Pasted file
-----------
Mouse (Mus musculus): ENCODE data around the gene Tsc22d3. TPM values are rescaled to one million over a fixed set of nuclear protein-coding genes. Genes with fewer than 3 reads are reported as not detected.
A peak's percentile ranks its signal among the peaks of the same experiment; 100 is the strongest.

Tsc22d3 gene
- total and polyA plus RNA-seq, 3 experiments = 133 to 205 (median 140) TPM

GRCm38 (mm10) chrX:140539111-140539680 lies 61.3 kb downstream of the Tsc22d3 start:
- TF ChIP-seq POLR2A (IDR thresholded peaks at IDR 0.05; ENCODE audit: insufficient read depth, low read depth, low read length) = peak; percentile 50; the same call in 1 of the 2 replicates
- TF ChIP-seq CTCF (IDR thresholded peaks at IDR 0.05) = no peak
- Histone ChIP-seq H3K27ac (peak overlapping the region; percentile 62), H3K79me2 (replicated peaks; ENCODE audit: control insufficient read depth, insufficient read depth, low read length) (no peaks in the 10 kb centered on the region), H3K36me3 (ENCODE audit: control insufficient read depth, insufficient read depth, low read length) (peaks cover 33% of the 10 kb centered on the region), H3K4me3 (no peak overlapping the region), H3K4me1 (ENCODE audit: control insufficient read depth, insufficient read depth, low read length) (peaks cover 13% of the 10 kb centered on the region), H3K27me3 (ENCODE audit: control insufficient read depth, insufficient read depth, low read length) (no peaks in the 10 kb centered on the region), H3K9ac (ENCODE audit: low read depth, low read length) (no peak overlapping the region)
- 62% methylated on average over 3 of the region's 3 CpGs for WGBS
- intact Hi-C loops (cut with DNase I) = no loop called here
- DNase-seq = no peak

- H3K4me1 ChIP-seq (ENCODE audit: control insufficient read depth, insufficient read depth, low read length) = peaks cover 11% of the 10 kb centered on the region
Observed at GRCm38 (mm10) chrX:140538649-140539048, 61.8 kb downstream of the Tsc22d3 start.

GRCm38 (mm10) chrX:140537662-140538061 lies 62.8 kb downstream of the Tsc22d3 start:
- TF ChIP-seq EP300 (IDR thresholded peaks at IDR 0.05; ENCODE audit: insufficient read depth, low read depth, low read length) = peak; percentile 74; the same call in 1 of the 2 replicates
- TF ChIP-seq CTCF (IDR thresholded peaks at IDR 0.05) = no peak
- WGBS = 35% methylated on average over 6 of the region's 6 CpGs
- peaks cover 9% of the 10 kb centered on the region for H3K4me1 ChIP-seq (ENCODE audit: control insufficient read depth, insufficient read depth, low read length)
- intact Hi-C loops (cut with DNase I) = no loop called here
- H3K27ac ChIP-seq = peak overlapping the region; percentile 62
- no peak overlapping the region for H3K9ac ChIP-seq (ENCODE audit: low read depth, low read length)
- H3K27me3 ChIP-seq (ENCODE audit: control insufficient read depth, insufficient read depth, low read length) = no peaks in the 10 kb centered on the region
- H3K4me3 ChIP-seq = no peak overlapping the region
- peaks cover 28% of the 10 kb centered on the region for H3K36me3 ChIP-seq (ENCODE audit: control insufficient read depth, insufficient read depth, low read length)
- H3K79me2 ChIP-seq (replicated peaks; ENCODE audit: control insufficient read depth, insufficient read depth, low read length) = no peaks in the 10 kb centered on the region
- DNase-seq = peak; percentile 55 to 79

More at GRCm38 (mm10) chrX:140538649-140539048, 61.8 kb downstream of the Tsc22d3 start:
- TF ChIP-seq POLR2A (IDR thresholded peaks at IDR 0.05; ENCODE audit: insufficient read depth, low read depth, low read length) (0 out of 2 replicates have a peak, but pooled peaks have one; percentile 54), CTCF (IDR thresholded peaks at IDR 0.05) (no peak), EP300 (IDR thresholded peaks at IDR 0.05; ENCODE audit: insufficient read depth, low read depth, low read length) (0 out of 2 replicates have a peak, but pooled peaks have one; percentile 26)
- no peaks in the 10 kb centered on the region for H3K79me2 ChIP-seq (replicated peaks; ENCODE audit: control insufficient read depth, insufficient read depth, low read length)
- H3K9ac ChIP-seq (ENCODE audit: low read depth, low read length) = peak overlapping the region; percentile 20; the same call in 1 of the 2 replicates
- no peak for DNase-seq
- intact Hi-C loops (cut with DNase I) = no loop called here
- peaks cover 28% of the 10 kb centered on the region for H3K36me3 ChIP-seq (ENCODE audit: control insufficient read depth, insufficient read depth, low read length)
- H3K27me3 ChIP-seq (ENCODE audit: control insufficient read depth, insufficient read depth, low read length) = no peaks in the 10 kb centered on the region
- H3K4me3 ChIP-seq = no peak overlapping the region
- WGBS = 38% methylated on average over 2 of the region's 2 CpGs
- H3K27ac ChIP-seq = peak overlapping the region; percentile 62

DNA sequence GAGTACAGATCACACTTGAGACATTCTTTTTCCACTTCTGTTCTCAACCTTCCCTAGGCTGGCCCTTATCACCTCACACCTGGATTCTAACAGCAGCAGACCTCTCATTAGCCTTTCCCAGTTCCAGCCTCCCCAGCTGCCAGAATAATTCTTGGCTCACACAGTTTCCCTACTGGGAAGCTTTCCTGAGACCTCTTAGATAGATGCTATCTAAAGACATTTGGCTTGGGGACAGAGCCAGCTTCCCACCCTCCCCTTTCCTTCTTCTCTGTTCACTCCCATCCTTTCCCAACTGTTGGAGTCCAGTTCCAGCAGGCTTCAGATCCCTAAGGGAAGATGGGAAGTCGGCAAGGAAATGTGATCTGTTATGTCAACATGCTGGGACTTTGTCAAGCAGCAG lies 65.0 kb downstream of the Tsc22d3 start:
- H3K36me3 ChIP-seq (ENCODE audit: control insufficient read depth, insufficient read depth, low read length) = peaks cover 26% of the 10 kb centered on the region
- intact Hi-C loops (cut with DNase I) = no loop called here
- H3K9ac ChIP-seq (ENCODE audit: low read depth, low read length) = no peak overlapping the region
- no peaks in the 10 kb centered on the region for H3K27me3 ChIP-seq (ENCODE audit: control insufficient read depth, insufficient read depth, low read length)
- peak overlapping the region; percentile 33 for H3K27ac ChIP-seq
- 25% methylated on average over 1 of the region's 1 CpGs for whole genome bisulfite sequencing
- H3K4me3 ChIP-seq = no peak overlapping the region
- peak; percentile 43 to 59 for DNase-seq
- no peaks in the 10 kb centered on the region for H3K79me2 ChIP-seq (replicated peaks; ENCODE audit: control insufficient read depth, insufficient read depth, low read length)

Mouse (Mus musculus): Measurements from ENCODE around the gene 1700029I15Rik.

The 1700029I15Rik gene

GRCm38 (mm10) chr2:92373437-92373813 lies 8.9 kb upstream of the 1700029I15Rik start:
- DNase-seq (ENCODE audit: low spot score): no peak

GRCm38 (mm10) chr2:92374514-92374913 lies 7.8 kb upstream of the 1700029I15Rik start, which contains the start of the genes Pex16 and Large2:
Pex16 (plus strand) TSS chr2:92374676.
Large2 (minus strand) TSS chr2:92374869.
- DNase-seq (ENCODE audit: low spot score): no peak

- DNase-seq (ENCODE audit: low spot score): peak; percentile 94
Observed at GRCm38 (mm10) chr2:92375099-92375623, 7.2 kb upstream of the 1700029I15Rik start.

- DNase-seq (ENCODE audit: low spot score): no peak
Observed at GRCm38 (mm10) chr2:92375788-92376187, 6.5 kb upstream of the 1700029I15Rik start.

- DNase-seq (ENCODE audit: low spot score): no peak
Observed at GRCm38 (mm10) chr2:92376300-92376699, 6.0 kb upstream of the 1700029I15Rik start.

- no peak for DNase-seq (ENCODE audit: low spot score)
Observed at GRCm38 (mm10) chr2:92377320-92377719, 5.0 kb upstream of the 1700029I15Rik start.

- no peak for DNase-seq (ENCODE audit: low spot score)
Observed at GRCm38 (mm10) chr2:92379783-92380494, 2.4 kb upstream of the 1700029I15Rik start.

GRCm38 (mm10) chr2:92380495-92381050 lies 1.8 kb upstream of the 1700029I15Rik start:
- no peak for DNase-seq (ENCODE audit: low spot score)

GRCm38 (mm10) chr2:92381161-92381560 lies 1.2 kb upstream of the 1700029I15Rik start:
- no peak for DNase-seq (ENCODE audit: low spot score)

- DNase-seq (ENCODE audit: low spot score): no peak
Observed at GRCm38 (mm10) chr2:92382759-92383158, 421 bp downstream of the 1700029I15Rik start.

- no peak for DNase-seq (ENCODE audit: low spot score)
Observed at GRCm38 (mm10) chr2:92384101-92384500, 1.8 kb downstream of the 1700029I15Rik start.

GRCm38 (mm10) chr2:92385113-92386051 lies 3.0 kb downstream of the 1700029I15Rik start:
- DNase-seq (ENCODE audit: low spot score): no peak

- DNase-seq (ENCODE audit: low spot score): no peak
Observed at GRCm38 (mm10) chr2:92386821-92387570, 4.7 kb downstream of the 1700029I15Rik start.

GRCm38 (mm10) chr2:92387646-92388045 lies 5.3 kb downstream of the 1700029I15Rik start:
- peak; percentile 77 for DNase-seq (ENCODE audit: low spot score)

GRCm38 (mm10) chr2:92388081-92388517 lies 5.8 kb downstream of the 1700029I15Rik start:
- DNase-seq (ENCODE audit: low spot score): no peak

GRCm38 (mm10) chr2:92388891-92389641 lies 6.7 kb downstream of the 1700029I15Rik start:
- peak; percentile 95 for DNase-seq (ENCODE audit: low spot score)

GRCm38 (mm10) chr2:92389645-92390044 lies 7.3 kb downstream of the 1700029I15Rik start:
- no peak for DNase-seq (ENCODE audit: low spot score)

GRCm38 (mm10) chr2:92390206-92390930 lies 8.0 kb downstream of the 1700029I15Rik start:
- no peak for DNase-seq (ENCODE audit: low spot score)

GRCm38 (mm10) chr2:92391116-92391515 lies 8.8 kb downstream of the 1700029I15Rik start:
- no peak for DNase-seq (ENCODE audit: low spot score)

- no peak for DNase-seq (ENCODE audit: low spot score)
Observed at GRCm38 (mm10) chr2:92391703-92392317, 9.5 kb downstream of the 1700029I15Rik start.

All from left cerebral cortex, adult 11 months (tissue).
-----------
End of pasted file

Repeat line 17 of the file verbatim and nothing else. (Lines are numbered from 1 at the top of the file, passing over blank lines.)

- WGBS = 35% methylated on average over 6 of the region's 6 CpGs